I'll introduce it here by first using a detour -- given a range of currently active policy proposals, consider that everyone has 100 'points' to 'spend' on any combination of these proposals:


    [17] Prioritization Chart




    By 'granulizing' a conventional 'vote' into 100 (or whatever) separate 'points', this kind of approach lends a quality of 'priority' over a range of proposals -- it's very, very unlikely that any two issues would receive identical counts of points from a significantly-sized population, and even if it did there could simply be an additional 'runoff' iteration subsequently, using the same process, to clearly determine between the two (or more) deadlocked proposals (assuming those parallel policies are in-competition over material resources like a specific plot of land).

    Now, past this 'detour', what if people didn't use 'points', but could simply *rank* (#1, #2, #3, etc.) their own personal prioritizations over any batch of policy proposals that may be in front of them, of their own choosing -- ? (One could *convert* the rank positions to decimal fractions by just *dividing* the number '1' by the rank position, so that #1 would be '1/1', or '1.00', #2 would be '1/2', or '.50', #3 would be '1/3', or '.33', #4 would be '1/4', or '.25', etc.)

    So with this 'ranking' approach, higher rank positions (lower numbers) for a proposal would receive more notoreity and attention because such aggregated higher-ranked selections for a given proposal would equate to more-popular-demand. (So for any given day Proposal 'A' might have its highest-aggregated-rank at rank position #2, with 10,580 #2-rankings in a particular locality, while Proposal 'B' might have *its* highest-aggregated-rank at rank position #1, with 9,872 #1-rankings. Proposal 'B' would obviously be more-prioritized by more people than Proposal 'A', and would thus win-out.

    This process could be used at *any* scale, or combination of scales, from local to regional to continental, to global, and could be reiterated on a daily basis for an appropriate pace of input from anyone / everyone.


    labor credits framework for 'communist supply & demand'

    Last edited by ckaihatsu; 28th May 2017 at 15:21. Reason: changed '11,901' to '9,872'
  10. #47
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    I have to add that, with my (labor-credits) 'communist supply & demand -- Model of Material Factors', there is *no* locality 'ownership' or sovereign-type 'control' of *any* means of mass production:



    communist administration -- All assets and resources will be collectivized as communist property in common -- their use must be determined through a regular political process of prioritized demands from a locality or larger population -- any unused assets or resources may be used by individuals in a personal capacity only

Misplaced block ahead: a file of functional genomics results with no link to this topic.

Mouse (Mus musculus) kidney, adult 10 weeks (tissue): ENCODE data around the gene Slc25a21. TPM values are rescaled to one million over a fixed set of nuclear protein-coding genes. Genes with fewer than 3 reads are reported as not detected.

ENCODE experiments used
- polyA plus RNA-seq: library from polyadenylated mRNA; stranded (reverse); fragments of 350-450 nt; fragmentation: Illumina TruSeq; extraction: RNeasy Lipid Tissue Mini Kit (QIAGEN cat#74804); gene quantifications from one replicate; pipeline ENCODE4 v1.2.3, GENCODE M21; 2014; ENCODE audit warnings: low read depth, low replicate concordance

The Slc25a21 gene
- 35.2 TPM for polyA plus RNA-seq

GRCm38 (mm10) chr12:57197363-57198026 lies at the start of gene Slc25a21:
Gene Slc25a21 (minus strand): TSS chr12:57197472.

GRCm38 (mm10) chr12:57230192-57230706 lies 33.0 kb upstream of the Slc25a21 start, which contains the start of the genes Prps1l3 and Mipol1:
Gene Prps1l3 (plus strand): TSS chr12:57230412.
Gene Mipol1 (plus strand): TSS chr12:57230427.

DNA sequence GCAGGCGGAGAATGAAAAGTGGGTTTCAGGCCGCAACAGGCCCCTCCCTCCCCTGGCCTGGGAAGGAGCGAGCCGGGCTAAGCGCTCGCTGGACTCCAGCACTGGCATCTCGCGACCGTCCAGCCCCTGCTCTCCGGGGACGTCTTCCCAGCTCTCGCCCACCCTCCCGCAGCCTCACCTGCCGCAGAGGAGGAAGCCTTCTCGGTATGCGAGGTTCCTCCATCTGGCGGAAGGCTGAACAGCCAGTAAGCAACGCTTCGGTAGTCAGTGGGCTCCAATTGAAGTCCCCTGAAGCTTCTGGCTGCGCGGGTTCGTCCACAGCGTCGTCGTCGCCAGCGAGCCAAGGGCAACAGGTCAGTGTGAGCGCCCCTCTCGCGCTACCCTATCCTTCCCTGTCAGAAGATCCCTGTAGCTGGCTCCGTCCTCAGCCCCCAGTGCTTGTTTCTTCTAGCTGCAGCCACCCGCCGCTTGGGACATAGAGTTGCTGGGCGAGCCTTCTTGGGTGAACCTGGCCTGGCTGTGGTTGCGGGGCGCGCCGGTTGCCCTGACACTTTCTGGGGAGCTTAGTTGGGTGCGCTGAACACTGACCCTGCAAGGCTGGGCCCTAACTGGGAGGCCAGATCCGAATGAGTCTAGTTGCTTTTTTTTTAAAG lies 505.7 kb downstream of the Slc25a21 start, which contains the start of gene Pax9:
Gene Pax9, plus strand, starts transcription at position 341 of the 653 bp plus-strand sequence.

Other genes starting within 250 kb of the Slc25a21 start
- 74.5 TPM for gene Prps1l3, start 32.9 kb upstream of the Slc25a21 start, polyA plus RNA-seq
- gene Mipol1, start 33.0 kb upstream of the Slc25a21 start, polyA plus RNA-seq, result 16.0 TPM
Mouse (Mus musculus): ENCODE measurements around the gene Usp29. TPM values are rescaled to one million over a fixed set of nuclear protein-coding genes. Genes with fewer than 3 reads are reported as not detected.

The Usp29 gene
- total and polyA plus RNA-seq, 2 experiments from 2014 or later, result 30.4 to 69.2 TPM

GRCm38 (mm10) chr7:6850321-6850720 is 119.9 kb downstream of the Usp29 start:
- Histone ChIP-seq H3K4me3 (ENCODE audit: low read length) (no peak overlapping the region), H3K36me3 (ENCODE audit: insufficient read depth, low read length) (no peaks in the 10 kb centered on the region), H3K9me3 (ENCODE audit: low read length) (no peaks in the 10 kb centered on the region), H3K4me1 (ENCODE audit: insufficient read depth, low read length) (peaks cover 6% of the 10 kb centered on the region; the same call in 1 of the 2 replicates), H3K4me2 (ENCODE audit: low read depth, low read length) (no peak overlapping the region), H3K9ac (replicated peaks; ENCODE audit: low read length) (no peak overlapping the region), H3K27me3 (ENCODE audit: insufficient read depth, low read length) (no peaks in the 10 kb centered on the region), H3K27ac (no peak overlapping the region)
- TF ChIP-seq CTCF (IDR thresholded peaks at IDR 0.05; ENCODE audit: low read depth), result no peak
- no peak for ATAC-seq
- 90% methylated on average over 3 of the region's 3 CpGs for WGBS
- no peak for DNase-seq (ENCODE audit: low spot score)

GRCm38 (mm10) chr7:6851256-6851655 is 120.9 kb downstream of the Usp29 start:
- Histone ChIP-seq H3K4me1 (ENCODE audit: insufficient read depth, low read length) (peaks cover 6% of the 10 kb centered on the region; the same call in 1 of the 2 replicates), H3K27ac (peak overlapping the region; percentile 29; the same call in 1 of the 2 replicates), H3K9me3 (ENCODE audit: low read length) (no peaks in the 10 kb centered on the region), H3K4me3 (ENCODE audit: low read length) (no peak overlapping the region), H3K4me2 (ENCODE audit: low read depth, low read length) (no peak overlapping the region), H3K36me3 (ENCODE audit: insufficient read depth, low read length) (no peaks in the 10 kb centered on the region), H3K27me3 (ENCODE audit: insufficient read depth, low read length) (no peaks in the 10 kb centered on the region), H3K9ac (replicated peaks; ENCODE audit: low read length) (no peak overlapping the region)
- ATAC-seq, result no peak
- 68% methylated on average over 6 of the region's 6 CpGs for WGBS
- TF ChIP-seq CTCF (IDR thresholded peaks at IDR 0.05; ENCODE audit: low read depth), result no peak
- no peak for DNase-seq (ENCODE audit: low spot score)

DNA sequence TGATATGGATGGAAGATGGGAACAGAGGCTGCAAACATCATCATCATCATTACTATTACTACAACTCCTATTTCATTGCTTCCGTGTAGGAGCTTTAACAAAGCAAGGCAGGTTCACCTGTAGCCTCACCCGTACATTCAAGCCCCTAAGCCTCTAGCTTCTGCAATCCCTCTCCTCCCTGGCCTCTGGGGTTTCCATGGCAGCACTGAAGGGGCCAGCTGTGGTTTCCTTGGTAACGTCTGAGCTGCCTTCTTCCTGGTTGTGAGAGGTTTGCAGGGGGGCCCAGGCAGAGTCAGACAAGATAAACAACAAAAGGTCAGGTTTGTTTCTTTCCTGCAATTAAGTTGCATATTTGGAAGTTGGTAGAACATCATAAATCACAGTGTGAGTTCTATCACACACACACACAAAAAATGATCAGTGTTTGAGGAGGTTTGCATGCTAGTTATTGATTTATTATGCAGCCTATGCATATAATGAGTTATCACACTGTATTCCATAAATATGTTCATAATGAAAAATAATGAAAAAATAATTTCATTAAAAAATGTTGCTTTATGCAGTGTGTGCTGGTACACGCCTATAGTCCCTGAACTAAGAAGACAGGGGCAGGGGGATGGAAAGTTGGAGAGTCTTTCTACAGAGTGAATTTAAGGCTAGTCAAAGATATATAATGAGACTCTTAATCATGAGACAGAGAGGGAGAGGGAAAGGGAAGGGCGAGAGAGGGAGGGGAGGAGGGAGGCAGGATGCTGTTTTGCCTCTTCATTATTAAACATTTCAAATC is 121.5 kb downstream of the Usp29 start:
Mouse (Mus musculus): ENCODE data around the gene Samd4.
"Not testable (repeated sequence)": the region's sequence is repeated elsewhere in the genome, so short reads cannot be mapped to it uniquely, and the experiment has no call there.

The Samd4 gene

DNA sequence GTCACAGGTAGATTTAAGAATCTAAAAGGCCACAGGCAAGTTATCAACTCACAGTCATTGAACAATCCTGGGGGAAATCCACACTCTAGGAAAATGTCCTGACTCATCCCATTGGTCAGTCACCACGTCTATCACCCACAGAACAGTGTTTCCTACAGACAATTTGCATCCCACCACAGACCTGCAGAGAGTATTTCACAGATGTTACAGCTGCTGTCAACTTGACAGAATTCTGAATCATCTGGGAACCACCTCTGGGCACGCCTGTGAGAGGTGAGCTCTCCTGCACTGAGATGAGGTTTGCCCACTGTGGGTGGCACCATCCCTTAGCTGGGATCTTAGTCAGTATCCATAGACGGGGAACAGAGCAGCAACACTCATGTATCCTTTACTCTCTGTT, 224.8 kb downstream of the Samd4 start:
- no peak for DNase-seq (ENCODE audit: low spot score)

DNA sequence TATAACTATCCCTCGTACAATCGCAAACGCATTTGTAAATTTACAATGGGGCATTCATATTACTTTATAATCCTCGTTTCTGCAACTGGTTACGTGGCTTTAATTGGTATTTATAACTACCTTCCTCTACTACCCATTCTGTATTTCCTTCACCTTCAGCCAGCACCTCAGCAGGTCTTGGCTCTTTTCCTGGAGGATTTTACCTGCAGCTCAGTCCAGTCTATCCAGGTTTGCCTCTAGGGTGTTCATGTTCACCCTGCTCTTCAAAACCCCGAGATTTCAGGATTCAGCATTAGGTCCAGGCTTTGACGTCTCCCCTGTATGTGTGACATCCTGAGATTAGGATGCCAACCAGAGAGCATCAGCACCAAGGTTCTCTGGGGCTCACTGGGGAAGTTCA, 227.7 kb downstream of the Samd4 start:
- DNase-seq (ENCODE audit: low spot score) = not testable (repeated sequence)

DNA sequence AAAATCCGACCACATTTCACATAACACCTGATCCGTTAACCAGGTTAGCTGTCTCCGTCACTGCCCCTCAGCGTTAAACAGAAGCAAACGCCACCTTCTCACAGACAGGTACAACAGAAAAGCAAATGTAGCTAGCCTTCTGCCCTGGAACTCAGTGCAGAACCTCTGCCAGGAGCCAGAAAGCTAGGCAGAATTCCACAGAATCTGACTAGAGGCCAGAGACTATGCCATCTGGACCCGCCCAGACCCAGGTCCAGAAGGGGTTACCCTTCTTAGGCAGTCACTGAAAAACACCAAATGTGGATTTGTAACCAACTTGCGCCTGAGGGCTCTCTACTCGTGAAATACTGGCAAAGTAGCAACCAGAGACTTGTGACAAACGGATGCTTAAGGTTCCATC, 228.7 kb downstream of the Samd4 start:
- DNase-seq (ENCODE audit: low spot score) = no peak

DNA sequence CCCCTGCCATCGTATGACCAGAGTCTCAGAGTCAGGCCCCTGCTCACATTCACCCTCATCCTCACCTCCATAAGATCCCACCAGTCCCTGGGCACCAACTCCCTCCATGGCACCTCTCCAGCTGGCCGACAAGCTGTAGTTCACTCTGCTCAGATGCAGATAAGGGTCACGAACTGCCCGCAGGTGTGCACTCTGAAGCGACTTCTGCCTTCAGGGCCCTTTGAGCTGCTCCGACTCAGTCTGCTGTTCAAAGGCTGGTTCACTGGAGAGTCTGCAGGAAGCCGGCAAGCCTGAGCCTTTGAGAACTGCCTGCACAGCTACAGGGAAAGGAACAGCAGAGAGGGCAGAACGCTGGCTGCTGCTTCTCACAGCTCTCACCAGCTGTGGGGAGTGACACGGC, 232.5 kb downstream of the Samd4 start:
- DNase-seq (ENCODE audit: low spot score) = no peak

So what this aspect amounts-to is the liberated productive process on a *per-item*, *per-policy* basis, irrespective of geography, population, liberated labor, productive assets, and goods / resources / materials.

    Here's a sample scenario from a past thread, for perspective:



    All of this is *independent* of collectivized assets and resources, like factories and oil deposits. If a locality became *very* debt-ridden it certainly wouldn't be in a position to *utilize* any of its "own" (nearby) assets or resources, and so other localities would be able to prioritize *their* use of the assets and resources for actual, *funded*, *labor-ready* project plans for *their* localities.
    https://www.revleft.com/vb/threads/1...11#post1608511
  11. #48
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    Please allow me to be clear here -- my own approach / proposal to this issue is that the collective decision-making process needs to be *non-representative* (non-hierarchical) in *any* way, because the dichotomization of the population into standing 'productive work', and 'administrative', work roles is too schismatic / problematic in its very founding (even if the elected administrative positions also had to continue doing productive work roles additionally to their administrative duties).
    I beg your pardon, but do you really believe it's possible to completely eliminate the need for any sort of "management" or coordination? Do you not agree that the large a group is, the greater becomes the need for unifying and directing agents? Otherwise, how would workers in large organizations even know what each of them should do? How would their labor credits be counted and paid to them? Who would prevent them from all going in different directions? Who would ascertain that none was slacking at the expense of another? If a disagreement arose between workers as to what course should be taken, what should be done, or how it should be done, then who would have the final say?

    I'll introduce it here by first using a detour -- given a range of currently active policy proposals, consider that everyone has 100 'points' to 'spend' on any combination of these proposals

    Now, past this 'detour', what if people didn't use 'points', but could simply *rank* (#1, #2, #3, etc.) their own personal prioritizations over any batch of policy proposals that may be in front of them, of their own choosing -- ?
    Suppose a consumer fills in one of these forms; where do they send it to? What happens with it next?

    communist administration -- All assets and resources will be collectivized as communist property in common -- their use must be determined through a regular political process of prioritized demands from a locality or larger population -- any unused assets or resources may be used by individuals in a personal capacity only